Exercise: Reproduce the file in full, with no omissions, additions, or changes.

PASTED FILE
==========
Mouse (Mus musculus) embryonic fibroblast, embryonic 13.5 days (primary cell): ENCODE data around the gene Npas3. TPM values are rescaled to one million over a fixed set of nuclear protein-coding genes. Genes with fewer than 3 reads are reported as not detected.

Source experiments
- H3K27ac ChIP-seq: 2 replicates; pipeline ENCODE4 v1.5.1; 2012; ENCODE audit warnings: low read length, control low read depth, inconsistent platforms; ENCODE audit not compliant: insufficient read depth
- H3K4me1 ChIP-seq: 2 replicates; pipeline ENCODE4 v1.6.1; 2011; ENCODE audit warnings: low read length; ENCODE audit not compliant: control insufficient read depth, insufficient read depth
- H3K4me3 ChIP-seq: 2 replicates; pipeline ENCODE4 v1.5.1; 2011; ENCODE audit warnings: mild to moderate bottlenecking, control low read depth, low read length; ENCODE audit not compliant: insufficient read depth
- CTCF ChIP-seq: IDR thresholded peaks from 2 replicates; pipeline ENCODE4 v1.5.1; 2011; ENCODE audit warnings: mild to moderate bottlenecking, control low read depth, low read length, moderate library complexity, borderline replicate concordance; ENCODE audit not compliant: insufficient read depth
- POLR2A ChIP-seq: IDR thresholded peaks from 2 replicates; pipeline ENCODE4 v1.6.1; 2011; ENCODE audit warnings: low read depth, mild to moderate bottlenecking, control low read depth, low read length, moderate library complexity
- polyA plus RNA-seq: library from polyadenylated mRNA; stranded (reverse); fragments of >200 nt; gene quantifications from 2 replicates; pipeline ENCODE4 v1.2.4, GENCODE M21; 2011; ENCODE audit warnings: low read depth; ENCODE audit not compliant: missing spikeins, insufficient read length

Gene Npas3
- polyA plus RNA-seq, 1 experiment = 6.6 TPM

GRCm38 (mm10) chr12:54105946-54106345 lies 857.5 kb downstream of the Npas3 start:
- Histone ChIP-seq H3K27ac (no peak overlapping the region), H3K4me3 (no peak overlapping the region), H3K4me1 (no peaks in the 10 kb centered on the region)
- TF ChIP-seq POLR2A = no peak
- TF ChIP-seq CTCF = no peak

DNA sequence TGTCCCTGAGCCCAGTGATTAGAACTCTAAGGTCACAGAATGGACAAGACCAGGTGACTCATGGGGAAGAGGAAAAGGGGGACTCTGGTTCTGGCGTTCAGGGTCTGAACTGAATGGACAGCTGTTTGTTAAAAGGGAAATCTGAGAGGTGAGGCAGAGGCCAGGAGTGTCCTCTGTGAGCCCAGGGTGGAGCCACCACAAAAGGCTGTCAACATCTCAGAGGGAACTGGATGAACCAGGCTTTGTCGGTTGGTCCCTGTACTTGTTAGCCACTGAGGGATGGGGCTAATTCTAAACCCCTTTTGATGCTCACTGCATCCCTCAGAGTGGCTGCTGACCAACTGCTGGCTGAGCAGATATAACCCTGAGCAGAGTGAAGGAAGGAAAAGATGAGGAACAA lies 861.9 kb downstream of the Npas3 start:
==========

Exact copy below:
Mouse (Mus musculus) embryonic fibroblast, embryonic 13.5 days (primary cell): ENCODE data around the gene Npas3. TPM values are rescaled to one million over a fixed set of nuclear protein-coding genes. Genes with fewer than 3 reads are reported as not detected.

Source experiments
- H3K27ac ChIP-seq: 2 replicates; pipeline ENCODE4 v1.5.1; 2012; ENCODE audit warnings: low read length, control low read depth, inconsistent platforms; ENCODE audit not compliant: insufficient read depth
- H3K4me1 ChIP-seq: 2 replicates; pipeline ENCODE4 v1.6.1; 2011; ENCODE audit warnings: low read length; ENCODE audit not compliant: control insufficient read depth, insufficient read depth
- H3K4me3 ChIP-seq: 2 replicates; pipeline ENCODE4 v1.5.1; 2011; ENCODE audit warnings: mild to moderate bottlenecking, control low read depth, low read length; ENCODE audit not compliant: insufficient read depth
- CTCF ChIP-seq: IDR thresholded peaks from 2 replicates; pipeline ENCODE4 v1.5.1; 2011; ENCODE audit warnings: mild to moderate bottlenecking, control low read depth, low read length, moderate library complexity, borderline replicate concordance; ENCODE audit not compliant: insufficient read depth
- POLR2A ChIP-seq: IDR thresholded peaks from 2 replicates; pipeline ENCODE4 v1.6.1; 2011; ENCODE audit warnings: low read depth, mild to moderate bottlenecking, control low read depth, low read length, moderate library complexity
- polyA plus RNA-seq: library from polyadenylated mRNA; stranded (reverse); fragments of >200 nt; gene quantifications from 2 replicates; pipeline ENCODE4 v1.2.4, GENCODE M21; 2011; ENCODE audit warnings: low read depth; ENCODE audit not compliant: missing spikeins, insufficient read length

Gene Npas3
- polyA plus RNA-seq, 1 experiment = 6.6 TPM

GRCm38 (mm10) chr12:54105946-54106345 lies 857.5 kb downstream of the Npas3 start:
- Histone ChIP-seq H3K27ac (no peak overlapping the region), H3K4me3 (no peak overlapping the region), H3K4me1 (no peaks in the 10 kb centered on the region)
- TF ChIP-seq POLR2A = no peak
- TF ChIP-seq CTCF = no peak

DNA sequence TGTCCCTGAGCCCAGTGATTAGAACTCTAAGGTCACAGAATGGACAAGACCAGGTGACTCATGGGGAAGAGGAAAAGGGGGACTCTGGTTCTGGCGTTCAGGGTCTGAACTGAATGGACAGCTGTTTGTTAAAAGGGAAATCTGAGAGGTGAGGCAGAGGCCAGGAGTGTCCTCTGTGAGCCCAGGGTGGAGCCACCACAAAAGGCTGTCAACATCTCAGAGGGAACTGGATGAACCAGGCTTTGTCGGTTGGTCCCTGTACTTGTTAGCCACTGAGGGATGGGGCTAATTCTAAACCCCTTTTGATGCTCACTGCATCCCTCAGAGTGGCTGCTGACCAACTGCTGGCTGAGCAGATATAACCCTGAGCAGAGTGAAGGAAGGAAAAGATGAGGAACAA lies 861.9 kb downstream of the Npas3 start: